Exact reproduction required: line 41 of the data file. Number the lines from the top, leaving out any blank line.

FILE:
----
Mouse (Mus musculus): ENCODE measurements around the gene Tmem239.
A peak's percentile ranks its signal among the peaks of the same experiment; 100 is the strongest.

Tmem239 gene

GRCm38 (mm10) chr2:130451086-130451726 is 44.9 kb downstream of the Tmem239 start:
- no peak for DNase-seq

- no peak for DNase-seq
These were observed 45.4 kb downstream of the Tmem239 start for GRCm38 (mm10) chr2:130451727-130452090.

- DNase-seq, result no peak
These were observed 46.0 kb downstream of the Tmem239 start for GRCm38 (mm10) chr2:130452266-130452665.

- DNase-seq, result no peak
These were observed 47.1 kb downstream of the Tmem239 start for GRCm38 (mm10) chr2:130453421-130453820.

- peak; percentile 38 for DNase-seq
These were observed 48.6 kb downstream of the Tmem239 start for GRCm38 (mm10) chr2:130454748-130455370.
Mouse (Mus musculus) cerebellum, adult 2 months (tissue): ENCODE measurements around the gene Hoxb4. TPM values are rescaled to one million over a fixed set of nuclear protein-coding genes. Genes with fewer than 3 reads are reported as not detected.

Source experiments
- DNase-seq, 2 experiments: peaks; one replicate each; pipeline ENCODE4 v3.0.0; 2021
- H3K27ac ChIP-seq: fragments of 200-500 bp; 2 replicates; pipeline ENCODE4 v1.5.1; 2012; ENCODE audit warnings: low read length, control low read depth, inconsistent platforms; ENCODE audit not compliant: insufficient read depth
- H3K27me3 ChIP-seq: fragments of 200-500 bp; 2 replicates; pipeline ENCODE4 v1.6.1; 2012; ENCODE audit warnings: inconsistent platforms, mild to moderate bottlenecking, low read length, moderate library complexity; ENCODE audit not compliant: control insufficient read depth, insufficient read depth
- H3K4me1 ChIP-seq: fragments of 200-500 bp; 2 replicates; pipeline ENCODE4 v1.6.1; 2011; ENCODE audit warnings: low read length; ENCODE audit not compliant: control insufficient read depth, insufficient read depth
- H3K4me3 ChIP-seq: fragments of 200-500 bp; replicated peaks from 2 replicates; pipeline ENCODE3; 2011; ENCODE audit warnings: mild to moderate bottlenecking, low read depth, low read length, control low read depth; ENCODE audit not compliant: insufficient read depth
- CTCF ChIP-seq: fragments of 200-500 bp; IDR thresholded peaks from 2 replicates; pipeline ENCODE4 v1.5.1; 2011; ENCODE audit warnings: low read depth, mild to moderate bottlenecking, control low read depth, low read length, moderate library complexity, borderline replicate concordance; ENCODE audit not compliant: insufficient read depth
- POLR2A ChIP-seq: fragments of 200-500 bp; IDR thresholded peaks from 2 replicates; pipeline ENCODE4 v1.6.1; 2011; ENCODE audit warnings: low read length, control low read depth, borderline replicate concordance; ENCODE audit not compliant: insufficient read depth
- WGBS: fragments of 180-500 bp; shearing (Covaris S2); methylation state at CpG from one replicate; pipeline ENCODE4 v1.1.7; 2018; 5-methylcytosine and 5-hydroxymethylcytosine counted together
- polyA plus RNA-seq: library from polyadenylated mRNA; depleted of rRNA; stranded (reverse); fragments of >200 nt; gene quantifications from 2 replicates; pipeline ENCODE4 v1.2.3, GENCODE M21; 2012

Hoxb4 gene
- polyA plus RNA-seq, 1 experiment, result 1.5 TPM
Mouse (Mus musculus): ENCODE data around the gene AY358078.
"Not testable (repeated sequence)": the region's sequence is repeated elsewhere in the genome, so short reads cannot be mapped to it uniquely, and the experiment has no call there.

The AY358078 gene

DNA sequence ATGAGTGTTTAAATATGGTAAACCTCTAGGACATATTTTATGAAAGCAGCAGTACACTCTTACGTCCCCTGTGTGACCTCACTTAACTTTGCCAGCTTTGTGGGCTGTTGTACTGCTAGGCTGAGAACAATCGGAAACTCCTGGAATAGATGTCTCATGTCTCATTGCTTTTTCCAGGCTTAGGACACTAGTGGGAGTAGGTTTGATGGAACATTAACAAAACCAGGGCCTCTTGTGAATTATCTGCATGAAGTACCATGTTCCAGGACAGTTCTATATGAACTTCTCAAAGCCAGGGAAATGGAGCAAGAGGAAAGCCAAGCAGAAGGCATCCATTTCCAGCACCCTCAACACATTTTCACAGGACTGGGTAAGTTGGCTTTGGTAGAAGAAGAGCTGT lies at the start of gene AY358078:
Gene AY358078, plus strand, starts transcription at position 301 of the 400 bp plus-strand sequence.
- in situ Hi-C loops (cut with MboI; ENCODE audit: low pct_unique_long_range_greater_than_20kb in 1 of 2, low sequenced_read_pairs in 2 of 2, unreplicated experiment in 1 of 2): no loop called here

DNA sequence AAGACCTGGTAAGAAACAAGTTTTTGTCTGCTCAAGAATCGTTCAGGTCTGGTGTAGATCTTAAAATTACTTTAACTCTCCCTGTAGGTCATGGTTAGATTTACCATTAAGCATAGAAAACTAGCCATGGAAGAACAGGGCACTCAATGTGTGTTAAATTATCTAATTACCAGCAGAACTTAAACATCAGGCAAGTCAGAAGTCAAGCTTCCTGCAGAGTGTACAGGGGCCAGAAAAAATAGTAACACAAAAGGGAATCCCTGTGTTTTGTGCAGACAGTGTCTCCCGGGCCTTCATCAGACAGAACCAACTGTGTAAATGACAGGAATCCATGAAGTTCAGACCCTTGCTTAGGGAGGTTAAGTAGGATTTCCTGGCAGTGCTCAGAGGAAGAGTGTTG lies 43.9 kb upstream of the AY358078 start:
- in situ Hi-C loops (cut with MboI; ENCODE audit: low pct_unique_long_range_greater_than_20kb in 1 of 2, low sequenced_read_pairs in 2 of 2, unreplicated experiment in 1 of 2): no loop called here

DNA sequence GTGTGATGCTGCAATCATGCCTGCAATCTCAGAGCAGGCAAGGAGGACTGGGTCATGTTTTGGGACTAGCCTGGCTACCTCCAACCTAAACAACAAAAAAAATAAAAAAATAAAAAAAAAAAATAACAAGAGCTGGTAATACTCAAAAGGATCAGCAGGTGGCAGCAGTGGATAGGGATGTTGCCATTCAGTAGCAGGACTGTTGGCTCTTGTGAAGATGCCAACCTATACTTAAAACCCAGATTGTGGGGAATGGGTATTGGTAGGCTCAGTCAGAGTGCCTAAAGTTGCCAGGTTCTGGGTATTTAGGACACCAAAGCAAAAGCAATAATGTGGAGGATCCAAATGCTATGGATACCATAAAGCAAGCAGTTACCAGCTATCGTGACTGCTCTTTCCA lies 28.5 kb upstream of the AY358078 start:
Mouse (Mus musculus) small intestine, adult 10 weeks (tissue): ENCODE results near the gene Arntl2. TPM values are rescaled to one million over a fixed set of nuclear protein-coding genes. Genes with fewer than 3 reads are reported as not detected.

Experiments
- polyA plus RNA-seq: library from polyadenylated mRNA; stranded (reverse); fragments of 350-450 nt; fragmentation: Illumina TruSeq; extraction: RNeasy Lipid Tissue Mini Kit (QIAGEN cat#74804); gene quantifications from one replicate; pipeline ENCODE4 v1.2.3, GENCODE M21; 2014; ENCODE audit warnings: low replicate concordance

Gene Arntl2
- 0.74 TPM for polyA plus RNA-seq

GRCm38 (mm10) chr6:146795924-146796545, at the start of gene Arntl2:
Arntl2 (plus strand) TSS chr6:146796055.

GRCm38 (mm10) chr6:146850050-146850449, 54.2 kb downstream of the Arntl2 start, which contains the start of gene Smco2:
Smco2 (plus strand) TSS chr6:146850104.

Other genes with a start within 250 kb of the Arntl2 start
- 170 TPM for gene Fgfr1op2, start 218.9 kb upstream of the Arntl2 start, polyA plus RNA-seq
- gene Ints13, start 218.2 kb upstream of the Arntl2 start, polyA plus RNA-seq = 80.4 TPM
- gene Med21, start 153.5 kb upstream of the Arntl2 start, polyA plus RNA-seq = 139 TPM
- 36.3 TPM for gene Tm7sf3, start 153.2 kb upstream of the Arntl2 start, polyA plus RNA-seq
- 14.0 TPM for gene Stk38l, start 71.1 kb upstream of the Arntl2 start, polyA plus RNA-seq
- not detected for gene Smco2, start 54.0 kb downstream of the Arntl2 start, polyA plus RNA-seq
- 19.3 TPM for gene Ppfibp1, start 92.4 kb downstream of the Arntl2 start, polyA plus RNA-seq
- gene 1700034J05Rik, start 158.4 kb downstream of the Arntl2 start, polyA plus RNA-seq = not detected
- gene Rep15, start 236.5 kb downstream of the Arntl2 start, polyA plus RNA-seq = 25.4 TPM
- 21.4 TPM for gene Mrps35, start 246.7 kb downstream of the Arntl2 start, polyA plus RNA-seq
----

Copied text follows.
GRCm38 (mm10) chr6:146795924-146796545, at the start of gene Arntl2: